The drama was more than Jon Rahm wanted. The result was what he always imagined.
Rahm became the No. 1 player in the world Sunday with a victory in the Memorial in which he watched an eight-shot lead at the turn shrink to three shots with three holes to play, and then hit what he called the greatest shot of his life that turned into a bogey because of a penalty.
All that mattered was that fist-bump — not a handshake — with Jack Nicklaus, and taking his place along his idol Seve Ballesteros as the only Spaniards to reach No. 1 in the world.
With a two-shot penalty for his ball moving the length of a dimple on his chip-in behind the 16th green, Rahm closed with 3-over 75 for a three-shot victory over Ryan Palmer.
Rahm got up-and-down on the final four greens, which made it feel even sweeter.
“One of the best performances of my life,” Rahm said. “Yesterday was probably one of the best rounds of my life, and finished today with some clutch up-and-downs. As a Spaniard, I'm kind of glad it happened that way.”
The fiery emotion is his hallmark. He showed it with a tee shot that sailed left into a creek on the 11th hole, Rahm slamming his club into the ground in a pique of anger. And it was evident with that ferocious fist-pump when his flop shot from deep rough behind the 16th green rolled into the cup.
Birdie or bogey, it was a winner, a shot that would have made Ballesteros proud.
“I still can't believe it, I'm not going to lie,” he told Nicklaus off the 18th green.
With the penalty — Rahm had no idea it was an issue after his round, but accepted the penalty when he saw a video that zoomed in close on the ball — he finished at 9-under 279 for his 10th career victory, fourth on the PGA Tour.
Muirfield Village played its toughest in 42 years, with only five players under par, the fewest for the final round since this tournament began in 1976. Rahm's 75 was the highest finish by a winner since Roger Maltbie shot 76 the inaugural year.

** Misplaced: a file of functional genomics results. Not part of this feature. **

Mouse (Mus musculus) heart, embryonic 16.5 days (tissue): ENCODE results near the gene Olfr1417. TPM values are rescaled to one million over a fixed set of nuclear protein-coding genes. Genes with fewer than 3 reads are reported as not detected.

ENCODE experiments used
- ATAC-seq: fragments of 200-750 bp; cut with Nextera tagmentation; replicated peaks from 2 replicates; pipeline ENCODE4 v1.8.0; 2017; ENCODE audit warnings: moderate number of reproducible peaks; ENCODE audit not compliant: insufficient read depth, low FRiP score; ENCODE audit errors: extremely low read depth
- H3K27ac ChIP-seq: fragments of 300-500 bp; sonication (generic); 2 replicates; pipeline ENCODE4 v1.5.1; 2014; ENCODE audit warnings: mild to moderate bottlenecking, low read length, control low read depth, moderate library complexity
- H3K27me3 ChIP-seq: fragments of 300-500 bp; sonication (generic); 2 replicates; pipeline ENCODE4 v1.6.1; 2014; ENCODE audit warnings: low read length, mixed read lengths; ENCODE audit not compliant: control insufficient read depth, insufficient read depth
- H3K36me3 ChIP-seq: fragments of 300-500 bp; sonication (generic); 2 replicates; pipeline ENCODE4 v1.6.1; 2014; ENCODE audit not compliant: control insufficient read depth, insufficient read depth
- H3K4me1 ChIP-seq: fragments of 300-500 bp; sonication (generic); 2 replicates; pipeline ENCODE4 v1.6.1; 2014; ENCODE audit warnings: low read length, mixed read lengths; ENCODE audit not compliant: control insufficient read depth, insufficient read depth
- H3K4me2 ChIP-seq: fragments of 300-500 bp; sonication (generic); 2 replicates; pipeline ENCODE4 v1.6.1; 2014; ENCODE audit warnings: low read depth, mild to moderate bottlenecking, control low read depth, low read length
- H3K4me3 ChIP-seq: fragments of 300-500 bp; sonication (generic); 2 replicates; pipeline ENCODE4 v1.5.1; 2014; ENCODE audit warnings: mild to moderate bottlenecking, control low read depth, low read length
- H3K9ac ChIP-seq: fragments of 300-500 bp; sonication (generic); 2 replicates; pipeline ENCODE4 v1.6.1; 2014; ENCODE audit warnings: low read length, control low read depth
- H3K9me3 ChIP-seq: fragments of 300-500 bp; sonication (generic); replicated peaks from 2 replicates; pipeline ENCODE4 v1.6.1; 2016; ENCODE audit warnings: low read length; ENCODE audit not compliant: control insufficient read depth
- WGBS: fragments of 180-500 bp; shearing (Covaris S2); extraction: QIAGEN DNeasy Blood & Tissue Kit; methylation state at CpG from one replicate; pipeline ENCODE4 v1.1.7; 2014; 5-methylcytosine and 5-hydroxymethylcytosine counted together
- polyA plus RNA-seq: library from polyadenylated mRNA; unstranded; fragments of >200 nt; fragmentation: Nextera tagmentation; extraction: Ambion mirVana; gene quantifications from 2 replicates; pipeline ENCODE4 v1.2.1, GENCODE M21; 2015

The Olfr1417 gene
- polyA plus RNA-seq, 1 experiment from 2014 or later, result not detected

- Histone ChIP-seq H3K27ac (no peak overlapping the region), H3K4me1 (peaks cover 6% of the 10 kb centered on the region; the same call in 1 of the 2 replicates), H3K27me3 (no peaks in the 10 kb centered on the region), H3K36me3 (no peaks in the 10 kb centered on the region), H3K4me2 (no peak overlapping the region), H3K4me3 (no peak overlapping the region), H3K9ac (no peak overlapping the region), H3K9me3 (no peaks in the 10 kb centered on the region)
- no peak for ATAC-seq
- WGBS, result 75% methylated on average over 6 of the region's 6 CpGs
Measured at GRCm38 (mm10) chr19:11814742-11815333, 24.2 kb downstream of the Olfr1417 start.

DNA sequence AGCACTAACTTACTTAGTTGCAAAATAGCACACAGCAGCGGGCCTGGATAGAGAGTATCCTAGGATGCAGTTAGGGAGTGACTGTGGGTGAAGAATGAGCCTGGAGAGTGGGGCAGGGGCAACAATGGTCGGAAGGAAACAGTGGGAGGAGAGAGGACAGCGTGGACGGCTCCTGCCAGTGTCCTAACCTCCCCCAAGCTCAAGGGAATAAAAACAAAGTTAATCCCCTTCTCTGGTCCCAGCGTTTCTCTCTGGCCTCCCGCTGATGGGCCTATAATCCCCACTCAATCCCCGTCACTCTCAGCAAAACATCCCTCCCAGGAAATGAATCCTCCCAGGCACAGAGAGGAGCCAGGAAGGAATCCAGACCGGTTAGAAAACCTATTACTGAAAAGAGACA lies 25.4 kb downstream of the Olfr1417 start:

The rough wasn't cut all week. The greens were allowed to go to the edge because they are being replaced. Crews already had stripped the entire fifth green as the leaders were on the back nine.
Rahm looked to be playing a different course. He played bogey-free on the front nine with birdies on the two par 5s. That put him eight shots clear on his way to No. 1.
And then he made bogey on the 10th. Not a problem.
He yanked his tee shot into a creek on the par-5 11th, and that was a bigger problem based on how hard he slammed the club into the ground in a pique of anger. He made double bogey. Palmer made birdie on the 12th, and then Rahm made another bogey from the bunker on the 14th.
Just like that, the lead was three shots.
Only a week ago at Muirfield Village for the Workday Charity Open, Justin Thomas had a three-shot lead with three holes to play and wound up losing in a playoff to Collin Morikawa.
Rahm was worried his tee shot might find the back bunker, though the rough was not a great option with how fast the greens were running. Rahm was thinking anything inside 10 feet would be good. This was perfect, the ball landing on the fringe and sliding down the slope into the cup.
As for the penalty?
“It doesn’t change the outcome of the tournament,” he said. “It just puts a little bit of an asterisk in it in the sense of I wish I could just keep that birdie because it was one of the greatest shots of my life, right?”
The chip was similar — but from a different angle — to Tiger Woods chipping in from behind the 16th green when he won the Memorial for the fifth time in 2012.
Woods, in his first competition since Feb. 16 because of the COVID-19 pandemic, shot 76 and tied for 40th.
“Tough, tough conditions to start out my first week back, Thursday and Sunday,” Woods said. “But it was good to get the feel and the flow of competing again.”
Matthew Fitzpatrick had a 68 for the low score of the final day to finish third.
The consolation prize went to Palmer (74) and Mackenzie Hughes (72), who earned spots in the U.S. Open at Winged Foot in September as the leading two players from the top 10 who were not already eligible.
Henrik Norlander could have taken the final spot with a par on the 18th, but he missed the fairway well to the right, couldn't reach the green and made bogey. Norlander and Hughes tied at 3-under 285, but the spot went to Hughes because he had the better world ranking.
That ranking now starts with Rahm, who only four years ago was at the Memorial to receive the Jack Nicklaus Award as the nation's best college player.
Now he's the best in the world, a ranking that McIlroy had since Feb. 9.
“He deserves it,” McIlroy said after his tie for 32nd. “He's been playing great for a long time. Even the display this week, it's pretty impressive.”